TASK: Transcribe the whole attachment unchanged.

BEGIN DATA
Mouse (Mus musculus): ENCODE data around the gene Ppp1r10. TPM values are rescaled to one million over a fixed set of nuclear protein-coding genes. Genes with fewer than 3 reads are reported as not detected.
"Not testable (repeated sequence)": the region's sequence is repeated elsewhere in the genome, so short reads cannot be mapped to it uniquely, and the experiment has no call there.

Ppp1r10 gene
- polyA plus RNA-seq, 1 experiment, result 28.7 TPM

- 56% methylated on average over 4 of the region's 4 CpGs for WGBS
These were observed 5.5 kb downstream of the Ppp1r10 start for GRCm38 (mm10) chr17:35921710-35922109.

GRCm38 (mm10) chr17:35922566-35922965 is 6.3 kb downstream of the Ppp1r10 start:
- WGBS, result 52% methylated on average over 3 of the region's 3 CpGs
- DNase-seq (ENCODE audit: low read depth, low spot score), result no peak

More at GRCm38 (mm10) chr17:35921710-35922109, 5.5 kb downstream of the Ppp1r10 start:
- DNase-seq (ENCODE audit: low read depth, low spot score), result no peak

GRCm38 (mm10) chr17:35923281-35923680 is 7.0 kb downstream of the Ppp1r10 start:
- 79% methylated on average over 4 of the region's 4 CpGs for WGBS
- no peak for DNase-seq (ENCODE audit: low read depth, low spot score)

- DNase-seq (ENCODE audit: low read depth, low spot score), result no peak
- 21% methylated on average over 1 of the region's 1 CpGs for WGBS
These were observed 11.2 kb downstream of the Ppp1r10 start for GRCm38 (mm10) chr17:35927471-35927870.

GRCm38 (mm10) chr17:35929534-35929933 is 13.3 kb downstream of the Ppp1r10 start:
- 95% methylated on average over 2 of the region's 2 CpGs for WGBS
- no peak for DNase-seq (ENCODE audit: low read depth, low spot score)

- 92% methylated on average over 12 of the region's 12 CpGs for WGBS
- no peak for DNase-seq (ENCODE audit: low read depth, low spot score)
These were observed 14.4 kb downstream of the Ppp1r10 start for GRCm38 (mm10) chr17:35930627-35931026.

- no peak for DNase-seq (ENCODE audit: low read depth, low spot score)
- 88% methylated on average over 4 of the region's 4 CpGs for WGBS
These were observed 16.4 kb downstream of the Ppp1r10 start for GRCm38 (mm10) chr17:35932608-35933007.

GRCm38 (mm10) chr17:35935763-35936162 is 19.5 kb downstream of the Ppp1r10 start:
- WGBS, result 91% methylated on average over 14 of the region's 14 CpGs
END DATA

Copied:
Mouse (Mus musculus): ENCODE data around the gene Ppp1r10. TPM values are rescaled to one million over a fixed set of nuclear protein-coding genes. Genes with fewer than 3 reads are reported as not detected.
"Not testable (repeated sequence)": the region's sequence is repeated elsewhere in the genome, so short reads cannot be mapped to it uniquely, and the experiment has no call there.

Ppp1r10 gene
- polyA plus RNA-seq, 1 experiment, result 28.7 TPM

- 56% methylated on average over 4 of the region's 4 CpGs for WGBS
These were observed 5.5 kb downstream of the Ppp1r10 start for GRCm38 (mm10) chr17:35921710-35922109.

GRCm38 (mm10) chr17:35922566-35922965 is 6.3 kb downstream of the Ppp1r10 start:
- WGBS, result 52% methylated on average over 3 of the region's 3 CpGs
- DNase-seq (ENCODE audit: low read depth, low spot score), result no peak

More at GRCm38 (mm10) chr17:35921710-35922109, 5.5 kb downstream of the Ppp1r10 start:
- DNase-seq (ENCODE audit: low read depth, low spot score), result no peak

GRCm38 (mm10) chr17:35923281-35923680 is 7.0 kb downstream of the Ppp1r10 start:
- 79% methylated on average over 4 of the region's 4 CpGs for WGBS
- no peak for DNase-seq (ENCODE audit: low read depth, low spot score)

- DNase-seq (ENCODE audit: low read depth, low spot score), result no peak
- 21% methylated on average over 1 of the region's 1 CpGs for WGBS
These were observed 11.2 kb downstream of the Ppp1r10 start for GRCm38 (mm10) chr17:35927471-35927870.

GRCm38 (mm10) chr17:35929534-35929933 is 13.3 kb downstream of the Ppp1r10 start:
- 95% methylated on average over 2 of the region's 2 CpGs for WGBS
- no peak for DNase-seq (ENCODE audit: low read depth, low spot score)

- 92% methylated on average over 12 of the region's 12 CpGs for WGBS
- no peak for DNase-seq (ENCODE audit: low read depth, low spot score)
These were observed 14.4 kb downstream of the Ppp1r10 start for GRCm38 (mm10) chr17:35930627-35931026.

- no peak for DNase-seq (ENCODE audit: low read depth, low spot score)
- 88% methylated on average over 4 of the region's 4 CpGs for WGBS
These were observed 16.4 kb downstream of the Ppp1r10 start for GRCm38 (mm10) chr17:35932608-35933007.

GRCm38 (mm10) chr17:35935763-35936162 is 19.5 kb downstream of the Ppp1r10 start:
- WGBS, result 91% methylated on average over 14 of the region's 14 CpGs